I am having trouble with my 5 year old wetting on herself during the day. This happens approximately 2-3 times a day. I need answers as to why this could be happening and how to react.
By Kimberly from Pittsburg, CA
Definitely speak to your pediatrician, especially if she has been dry previously. You need to rule out things like diabetes and urinary tract infections. Please don't delay!
Yes, see a doctor. And what ever you do, do not feel it's something you are doing. Is someone bullying her? Is she frightened of something? Has she had a sudden loss lately like a pet or a friend? Often physical reactions are caused by mental or emotional problems. Good luck!!
I know when I was young I had a problem with wetting in my pants. I just could not hold it. I had six bladder operations before the age of six.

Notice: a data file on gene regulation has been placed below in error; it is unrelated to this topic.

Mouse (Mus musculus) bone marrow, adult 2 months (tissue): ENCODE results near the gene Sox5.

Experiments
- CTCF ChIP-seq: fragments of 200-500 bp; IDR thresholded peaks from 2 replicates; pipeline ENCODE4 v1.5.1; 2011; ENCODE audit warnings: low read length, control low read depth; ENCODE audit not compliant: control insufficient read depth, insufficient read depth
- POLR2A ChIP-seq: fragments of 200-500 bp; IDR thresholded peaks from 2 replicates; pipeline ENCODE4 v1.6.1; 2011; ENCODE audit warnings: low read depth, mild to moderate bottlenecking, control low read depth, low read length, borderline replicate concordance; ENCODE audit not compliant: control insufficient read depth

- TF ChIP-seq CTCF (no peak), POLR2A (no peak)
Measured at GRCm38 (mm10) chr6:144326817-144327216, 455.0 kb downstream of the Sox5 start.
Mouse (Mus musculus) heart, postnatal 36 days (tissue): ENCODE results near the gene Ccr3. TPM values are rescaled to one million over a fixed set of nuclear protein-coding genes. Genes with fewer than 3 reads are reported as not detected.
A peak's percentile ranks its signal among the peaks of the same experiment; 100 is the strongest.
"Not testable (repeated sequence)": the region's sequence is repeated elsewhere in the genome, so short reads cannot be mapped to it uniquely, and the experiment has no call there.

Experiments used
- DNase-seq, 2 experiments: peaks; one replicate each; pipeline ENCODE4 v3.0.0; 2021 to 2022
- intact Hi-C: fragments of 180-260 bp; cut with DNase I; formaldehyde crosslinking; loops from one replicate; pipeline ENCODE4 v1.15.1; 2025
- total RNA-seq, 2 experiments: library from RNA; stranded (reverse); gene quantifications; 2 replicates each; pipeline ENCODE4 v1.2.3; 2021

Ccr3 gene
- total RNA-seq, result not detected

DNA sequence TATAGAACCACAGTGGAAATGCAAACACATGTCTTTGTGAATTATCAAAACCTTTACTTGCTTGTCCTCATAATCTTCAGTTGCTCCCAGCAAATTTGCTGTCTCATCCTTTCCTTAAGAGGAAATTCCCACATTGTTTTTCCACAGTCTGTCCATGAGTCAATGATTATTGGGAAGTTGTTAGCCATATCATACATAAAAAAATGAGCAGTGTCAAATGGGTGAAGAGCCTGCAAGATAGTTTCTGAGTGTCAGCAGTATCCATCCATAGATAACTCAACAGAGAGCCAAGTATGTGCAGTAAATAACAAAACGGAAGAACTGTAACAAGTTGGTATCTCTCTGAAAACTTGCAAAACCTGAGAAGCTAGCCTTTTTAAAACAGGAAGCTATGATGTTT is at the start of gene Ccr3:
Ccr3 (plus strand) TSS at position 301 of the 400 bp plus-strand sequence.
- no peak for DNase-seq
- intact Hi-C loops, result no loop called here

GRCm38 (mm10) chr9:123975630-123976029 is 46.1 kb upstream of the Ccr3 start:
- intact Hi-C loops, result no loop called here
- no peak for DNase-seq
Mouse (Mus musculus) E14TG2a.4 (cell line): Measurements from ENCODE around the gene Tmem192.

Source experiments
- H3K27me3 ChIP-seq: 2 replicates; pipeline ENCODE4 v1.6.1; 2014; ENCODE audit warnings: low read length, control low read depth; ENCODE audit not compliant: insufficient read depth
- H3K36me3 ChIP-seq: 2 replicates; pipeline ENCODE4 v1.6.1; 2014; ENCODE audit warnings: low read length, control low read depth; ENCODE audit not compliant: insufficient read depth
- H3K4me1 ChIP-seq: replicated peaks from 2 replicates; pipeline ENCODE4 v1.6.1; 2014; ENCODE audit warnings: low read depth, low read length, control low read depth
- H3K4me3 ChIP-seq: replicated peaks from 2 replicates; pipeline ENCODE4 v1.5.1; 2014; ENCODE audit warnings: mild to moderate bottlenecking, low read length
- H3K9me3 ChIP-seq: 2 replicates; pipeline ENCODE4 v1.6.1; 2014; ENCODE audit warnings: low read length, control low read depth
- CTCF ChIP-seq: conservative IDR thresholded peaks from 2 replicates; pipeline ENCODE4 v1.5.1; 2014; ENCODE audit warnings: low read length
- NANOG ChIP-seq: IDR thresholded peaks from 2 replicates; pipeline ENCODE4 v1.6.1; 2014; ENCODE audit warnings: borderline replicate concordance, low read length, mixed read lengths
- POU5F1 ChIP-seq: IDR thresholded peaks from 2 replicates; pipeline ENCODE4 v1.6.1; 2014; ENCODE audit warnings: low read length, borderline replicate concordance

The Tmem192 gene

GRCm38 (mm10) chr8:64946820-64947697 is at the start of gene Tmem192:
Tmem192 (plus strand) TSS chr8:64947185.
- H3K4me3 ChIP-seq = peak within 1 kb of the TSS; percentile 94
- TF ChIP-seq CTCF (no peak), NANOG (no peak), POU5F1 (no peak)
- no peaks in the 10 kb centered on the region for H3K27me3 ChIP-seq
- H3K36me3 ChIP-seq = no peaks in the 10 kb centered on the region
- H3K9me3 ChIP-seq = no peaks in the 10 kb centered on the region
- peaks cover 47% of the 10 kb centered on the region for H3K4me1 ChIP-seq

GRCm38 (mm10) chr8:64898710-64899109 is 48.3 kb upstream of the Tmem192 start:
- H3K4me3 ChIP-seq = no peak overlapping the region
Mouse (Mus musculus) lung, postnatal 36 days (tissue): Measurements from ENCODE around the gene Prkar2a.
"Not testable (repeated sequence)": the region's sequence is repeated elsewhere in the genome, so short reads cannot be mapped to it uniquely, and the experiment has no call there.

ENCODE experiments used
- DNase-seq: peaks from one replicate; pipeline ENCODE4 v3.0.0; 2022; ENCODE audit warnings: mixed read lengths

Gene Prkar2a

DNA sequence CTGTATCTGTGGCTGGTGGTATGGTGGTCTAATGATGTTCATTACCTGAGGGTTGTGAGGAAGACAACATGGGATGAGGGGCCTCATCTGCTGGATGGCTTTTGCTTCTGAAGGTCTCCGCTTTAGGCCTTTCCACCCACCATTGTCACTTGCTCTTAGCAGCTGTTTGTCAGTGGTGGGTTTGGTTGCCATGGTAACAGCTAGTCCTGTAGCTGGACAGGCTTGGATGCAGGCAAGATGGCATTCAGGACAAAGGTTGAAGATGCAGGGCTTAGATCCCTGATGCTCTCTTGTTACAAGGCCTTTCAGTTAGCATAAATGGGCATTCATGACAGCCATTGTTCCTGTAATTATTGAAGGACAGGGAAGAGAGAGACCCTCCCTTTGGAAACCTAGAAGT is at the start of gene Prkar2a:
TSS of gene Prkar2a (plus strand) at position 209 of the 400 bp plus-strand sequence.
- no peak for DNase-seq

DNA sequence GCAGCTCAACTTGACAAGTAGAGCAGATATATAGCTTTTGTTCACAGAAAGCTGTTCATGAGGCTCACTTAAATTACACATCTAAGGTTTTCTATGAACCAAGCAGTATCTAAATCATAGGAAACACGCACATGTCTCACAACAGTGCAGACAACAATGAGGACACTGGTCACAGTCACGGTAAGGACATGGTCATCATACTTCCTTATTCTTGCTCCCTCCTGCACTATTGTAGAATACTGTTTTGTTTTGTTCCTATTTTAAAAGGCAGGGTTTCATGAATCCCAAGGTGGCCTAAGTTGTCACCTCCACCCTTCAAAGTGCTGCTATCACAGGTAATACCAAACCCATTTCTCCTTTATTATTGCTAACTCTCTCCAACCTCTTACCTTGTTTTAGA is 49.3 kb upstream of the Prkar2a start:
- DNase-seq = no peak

My little girl had the same problem. I was at my wits end. Came to find out she was alergic to sulphur and this is what was causing the incontence. Unusual, I know, but when we avoided the sulphur, the problem disappeared. You may consider having her checked for a hidden allergy.
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My 6 year old daughter is having accidents almost everyday. We thought it was a medical problem, but the doctor says no. We tried counseling due to her being adopted, but that is not working. I thought it might be an attention getter, due to her having a younger sibling. We have tried everything. We need some help. Any suggestions?
By STEPHANIE from Dayton, OH